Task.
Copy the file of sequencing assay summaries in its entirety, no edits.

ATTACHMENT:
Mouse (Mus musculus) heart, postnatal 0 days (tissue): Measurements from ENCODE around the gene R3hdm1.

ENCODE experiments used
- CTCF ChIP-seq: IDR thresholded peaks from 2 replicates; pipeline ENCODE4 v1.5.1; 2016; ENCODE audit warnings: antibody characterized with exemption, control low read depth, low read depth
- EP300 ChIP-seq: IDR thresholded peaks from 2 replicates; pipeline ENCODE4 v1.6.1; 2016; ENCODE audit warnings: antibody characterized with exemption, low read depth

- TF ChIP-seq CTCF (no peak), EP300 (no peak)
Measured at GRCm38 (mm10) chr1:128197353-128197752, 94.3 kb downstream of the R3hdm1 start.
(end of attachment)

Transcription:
Mouse (Mus musculus) heart, postnatal 0 days (tissue): Measurements from ENCODE around the gene R3hdm1.

ENCODE experiments used
- CTCF ChIP-seq: IDR thresholded peaks from 2 replicates; pipeline ENCODE4 v1.5.1; 2016; ENCODE audit warnings: antibody characterized with exemption, control low read depth, low read depth
- EP300 ChIP-seq: IDR thresholded peaks from 2 replicates; pipeline ENCODE4 v1.6.1; 2016; ENCODE audit warnings: antibody characterized with exemption, low read depth

- TF ChIP-seq CTCF (no peak), EP300 (no peak)
Measured at GRCm38 (mm10) chr1:128197353-128197752, 94.3 kb downstream of the R3hdm1 start.